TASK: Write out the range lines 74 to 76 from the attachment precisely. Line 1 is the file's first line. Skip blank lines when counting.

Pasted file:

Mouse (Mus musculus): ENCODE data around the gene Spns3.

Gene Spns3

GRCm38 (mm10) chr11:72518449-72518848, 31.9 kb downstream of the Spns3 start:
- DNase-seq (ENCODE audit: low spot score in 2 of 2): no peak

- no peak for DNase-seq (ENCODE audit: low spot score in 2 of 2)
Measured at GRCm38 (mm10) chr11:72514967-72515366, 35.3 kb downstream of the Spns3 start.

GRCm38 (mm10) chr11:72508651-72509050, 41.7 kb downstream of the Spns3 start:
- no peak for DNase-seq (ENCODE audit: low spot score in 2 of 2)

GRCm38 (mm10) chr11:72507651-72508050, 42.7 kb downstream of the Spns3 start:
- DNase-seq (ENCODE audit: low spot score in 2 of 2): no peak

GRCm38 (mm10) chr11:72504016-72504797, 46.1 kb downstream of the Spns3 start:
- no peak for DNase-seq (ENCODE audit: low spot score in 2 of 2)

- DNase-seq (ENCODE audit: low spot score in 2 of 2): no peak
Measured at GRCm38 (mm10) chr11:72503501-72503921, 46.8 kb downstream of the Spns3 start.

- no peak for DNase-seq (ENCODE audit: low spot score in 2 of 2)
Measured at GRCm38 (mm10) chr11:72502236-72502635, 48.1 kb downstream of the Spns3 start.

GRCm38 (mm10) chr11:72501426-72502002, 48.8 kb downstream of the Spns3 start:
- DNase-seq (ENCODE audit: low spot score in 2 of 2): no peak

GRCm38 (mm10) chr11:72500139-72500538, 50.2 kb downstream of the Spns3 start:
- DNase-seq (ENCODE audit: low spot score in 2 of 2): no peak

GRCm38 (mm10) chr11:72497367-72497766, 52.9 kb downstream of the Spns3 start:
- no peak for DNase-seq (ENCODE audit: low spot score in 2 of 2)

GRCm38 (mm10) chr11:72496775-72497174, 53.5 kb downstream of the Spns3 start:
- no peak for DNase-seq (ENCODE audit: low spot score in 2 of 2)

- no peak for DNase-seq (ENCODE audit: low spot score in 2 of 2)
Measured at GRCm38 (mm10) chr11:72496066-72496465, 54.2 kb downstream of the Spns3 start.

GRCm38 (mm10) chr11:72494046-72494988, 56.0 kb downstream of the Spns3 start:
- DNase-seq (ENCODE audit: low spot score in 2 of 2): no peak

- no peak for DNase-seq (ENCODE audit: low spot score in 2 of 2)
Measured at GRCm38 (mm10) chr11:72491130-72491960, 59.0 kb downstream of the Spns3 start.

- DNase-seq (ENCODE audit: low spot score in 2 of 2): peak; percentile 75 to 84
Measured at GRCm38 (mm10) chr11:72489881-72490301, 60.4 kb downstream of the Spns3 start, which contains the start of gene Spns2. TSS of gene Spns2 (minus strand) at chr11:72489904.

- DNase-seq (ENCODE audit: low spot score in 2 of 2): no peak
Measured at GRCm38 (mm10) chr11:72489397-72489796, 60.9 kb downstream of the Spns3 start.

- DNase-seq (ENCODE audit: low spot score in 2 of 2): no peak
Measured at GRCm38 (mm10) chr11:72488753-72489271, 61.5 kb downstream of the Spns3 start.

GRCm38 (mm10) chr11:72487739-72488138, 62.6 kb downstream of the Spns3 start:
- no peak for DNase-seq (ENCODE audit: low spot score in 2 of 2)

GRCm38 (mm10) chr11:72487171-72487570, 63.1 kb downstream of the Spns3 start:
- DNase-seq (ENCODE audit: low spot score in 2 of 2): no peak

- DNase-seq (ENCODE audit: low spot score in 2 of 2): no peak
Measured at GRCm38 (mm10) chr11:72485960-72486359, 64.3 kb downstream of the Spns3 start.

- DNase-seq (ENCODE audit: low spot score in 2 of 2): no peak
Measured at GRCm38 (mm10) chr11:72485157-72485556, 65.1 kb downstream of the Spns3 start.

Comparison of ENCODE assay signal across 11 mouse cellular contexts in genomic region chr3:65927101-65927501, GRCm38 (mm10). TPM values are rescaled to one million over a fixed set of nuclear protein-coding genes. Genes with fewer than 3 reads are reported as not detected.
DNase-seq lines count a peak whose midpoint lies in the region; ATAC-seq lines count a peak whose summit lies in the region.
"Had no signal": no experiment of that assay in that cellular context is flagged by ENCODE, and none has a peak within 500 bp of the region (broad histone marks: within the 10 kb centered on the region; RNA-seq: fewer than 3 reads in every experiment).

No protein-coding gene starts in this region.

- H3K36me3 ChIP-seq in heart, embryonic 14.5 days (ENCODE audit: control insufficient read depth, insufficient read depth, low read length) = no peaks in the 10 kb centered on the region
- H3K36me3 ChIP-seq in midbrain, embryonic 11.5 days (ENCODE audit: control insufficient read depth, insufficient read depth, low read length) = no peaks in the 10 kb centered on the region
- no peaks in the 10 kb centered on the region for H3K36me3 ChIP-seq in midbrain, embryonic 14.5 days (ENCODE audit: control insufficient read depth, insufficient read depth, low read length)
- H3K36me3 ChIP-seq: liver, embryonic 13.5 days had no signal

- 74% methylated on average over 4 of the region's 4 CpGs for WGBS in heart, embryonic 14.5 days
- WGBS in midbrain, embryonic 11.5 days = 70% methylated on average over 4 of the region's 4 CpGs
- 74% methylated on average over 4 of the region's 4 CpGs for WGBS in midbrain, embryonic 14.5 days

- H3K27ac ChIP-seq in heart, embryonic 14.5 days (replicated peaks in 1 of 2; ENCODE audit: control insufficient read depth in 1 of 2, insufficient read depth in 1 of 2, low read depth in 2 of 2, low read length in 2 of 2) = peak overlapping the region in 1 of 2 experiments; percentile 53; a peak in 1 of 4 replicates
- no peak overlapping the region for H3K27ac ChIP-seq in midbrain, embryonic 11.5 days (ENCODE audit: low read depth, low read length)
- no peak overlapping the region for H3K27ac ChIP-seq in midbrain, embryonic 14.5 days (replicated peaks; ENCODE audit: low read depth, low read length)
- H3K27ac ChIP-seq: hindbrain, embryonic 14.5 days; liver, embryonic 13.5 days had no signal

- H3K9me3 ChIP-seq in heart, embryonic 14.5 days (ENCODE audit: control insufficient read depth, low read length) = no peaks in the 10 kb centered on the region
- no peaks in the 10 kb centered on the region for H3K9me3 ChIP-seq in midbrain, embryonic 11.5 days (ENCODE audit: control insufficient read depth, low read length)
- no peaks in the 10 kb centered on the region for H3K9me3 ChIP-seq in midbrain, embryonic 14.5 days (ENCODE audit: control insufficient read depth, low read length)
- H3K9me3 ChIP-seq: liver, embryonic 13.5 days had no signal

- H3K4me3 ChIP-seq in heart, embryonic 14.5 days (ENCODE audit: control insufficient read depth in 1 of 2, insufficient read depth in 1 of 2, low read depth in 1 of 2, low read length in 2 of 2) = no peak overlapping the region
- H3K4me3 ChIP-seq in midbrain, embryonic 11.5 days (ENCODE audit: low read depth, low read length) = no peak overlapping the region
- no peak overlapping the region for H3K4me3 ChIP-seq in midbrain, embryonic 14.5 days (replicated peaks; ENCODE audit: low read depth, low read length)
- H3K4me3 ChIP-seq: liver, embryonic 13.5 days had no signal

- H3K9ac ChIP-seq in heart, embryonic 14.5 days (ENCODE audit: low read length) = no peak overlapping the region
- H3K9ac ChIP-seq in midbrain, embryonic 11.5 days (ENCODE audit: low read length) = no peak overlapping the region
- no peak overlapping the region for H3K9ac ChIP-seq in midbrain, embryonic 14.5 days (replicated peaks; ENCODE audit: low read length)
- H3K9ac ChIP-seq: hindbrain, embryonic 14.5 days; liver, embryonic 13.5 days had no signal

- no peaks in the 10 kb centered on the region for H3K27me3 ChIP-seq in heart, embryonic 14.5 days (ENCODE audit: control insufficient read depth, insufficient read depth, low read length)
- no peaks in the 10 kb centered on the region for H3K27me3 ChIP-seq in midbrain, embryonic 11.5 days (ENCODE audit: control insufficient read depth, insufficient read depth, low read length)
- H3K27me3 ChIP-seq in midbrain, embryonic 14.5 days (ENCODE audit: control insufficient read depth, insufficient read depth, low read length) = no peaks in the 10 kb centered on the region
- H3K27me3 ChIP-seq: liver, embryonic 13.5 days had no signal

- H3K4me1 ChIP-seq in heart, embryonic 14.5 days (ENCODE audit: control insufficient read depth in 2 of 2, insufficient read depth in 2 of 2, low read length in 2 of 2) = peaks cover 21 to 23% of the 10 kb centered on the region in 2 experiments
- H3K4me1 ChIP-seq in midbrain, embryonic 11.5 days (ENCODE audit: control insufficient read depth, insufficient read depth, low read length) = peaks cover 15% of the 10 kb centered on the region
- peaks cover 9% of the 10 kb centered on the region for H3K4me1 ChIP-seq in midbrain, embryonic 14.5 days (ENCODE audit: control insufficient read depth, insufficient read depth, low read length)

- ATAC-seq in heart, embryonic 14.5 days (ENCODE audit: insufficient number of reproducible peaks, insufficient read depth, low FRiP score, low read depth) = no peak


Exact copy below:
- H3K27me3 ChIP-seq in midbrain, embryonic 14.5 days (ENCODE audit: control insufficient read depth, insufficient read depth, low read length) = no peaks in the 10 kb centered on the region
- H3K27me3 ChIP-seq: liver, embryonic 13.5 days had no signal

- H3K4me1 ChIP-seq in heart, embryonic 14.5 days (ENCODE audit: control insufficient read depth in 2 of 2, insufficient read depth in 2 of 2, low read length in 2 of 2) = peaks cover 21 to 23% of the 10 kb centered on the region in 2 experiments